When we are engaged in a power dynamic with our children or teens, the relationship can become more about who is right and who is wrong. As parents we feel angry or challenged. No matter what we do it feels like there is always resistance. Can’t our kids ever do what they are asked?
Where do power struggles come from and what are our kids trying to achieve? Read on to unpack this very common parent-child dynamic and what you can do to help your child or teen feel more empowered rather than fight you to find their power.
Avoid power struggles by helping your kids feel capable
JACKSON HOLE NEWS AND GUIDE:
From the moment children develop a will of their own, starting sometime between the ages of 18 and 24 months, they begin the process of gradually separating from their primary caregivers and developing their own identity. Throughout childhood and adolescence children are developing their own sense of self: Who am I? What do I like or not like? How do I want to dress, act and move through the world?
They are also developing the crucial feeling that they are capable. This manifests in familiar ways: when your toddler says, “me do it!” or your teen responds sharply when you remind them to do something or ask them to do it your way.
We all need to feel capable, to have agency, to act independently and make our own choices (for children all in an age appropriate way). If we micromanage or do things for our kids that they are capable of doing on their own, this diminishes our kids’ sense of being capable independent individuals. Children can become resentful, feel inadequate, settle into the role of being pampered or interpret our actions as being controlling. With this sense of powerlessness, sometimes our children’s only recourse is to fight.
Cue the “power struggle”: In their minds disenfranchised children are saying “I’ll show you how capable I am. You are not the boss of me. You can’t make me do it!”
Sometimes the need for one’s own power becomes so strong that the fight is not about what the parent is asking, more it’s about doing anything not to give in to the parent’s requests. It may not be about doing the homework, setting the table, brushing the teeth, observing curfew, or maintaining agreed upon limits of any kind. It’s about gaining control through defiance. “If you don't believe I’m capable, I’ll show you what capable is!” They roar, they tantrum, they defy. The will to become autonomous is that strong.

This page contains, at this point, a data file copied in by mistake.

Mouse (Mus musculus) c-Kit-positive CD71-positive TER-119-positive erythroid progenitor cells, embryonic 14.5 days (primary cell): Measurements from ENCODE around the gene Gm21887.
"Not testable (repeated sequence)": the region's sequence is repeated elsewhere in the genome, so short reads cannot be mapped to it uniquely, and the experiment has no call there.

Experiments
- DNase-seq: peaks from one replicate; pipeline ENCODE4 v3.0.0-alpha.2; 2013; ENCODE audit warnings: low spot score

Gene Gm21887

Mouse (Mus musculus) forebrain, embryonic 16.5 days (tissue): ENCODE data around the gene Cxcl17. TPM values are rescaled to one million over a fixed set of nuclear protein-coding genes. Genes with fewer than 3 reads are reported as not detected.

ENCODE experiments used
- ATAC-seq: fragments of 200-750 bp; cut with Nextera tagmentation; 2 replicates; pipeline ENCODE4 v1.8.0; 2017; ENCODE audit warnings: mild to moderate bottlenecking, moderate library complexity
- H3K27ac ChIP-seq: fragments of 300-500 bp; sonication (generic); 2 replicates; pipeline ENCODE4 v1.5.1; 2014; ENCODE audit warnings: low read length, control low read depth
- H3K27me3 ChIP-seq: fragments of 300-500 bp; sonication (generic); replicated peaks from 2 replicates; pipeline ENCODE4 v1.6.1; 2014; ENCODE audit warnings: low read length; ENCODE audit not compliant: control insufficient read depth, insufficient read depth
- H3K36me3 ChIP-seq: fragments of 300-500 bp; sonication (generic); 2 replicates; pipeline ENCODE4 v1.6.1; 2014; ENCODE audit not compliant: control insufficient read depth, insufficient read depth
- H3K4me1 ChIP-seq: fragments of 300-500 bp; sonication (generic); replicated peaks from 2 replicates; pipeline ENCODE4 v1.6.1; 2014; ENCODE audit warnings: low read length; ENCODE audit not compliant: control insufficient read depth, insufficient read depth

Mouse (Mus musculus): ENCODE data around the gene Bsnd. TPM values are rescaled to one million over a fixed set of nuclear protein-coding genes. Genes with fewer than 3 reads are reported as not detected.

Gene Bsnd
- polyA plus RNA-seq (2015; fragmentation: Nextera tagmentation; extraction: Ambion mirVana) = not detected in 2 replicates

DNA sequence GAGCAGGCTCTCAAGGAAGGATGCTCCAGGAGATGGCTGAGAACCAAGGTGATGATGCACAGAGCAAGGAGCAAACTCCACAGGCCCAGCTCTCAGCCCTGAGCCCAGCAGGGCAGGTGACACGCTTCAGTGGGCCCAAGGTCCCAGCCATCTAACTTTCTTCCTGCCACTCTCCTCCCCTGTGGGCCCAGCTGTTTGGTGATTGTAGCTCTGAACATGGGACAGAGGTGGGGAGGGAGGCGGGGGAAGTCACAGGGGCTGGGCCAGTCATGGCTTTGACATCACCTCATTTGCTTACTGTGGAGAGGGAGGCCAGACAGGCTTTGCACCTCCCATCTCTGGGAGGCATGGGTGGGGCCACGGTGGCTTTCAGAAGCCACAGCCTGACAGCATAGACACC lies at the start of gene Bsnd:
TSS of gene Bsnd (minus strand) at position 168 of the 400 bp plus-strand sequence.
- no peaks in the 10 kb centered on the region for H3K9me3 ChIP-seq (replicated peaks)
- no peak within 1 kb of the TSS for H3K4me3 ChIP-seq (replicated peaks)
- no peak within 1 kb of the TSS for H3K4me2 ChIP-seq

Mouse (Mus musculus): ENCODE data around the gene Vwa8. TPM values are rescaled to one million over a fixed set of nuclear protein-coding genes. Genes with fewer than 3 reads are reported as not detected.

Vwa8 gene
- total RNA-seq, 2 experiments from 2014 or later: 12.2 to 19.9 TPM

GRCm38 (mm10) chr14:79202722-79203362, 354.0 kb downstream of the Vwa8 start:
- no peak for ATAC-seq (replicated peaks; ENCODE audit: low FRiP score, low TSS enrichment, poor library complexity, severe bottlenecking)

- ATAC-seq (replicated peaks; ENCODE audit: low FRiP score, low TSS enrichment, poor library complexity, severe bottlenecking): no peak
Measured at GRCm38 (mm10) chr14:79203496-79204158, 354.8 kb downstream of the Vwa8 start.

While some of this is natural adolescent development, teens who feel disempowered may show their power by resisting our attempts to guide them and instead show that they can do whatever they want whenever they want. They may try to prove their competence by taking unnecessary risks.
What do our children and adolescents need? From day one they need us to believe that they can handle situations that come their way. That they can overcome a challenge. That they can take care of themselves. That they can contribute to their family or community. That they can help others.
What does this look like? It means allowing your child to try things on their own, to struggle to meet a challenge, to make their own choices and their own mistakes – all in an age appropriate way and in stepping in when the task at hand is far beyond their capabilities or realms of safety.
More specifically, allow your baby to whimper a bit to see if they can self soothe, and comfort them if they can’t. Put a toy just out of reach to see if she can squirm a bit to grab it. Let your toddler decide what to wear on any given day with confidence that he may learn what works or doesn’t given the weather, social norms or his personal preferences. Help your child set their own morning and bedtime routines. Allow your child to help with chores even when they are at an age where their help may actually be a hindrance. Don't do things for your kids because it is easier or will avoid an emotional upset.
Have open conversations about curfew, dating, screen time, substance use and risky behaviors. Provide an opportunity for your teen to share without your judgment. Then actually listen and consider their point of view. Compromise where you can and be willing to muddle through the challenging process of co-creating agreements.
Taking these steps communicate a powerful message: that you believe in your child and their capabilities. That you trust them. That they don’t need to demand power over others because they are empowered in their own self and their own abilities.
As parents we have years of life experience. We know how things work, and it feels like it’s our job to impart this wisdom to our kids. Yet we know how things work for us. Our children and teens want to learn how things work for them. Again within the realm of safety and your child's age, relinquish as much control as you can while also maintaining agreed upon limits and expectations and a kind, loving and respectful relationship.
At the end of the day we also want to look at the bigger picture – the long term goal of raising kids who are self motivated, take on responsibility and know how to take care of themselves; kids who feel empowered to try things on their own and who are not afraid to make mistakes; and kids who feel confident not only in their decision making but also in who they are. None of this can happen if they aren’t given the opportunity to feel capable and empowered.
Interested in discussing the idea of helping your children feel capable and empowered in your home? Schedule a coaching call with Rachel either individually or with a group of friends at fees that work for your individual budget.
Thanks to Vicki Hoefle and Amy Lew, Ph.D. for inspiration for this column.
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Rachel Wigglesworth has an M.Ed. in Parent and Family Education and is excited to explore the world of raising children with you!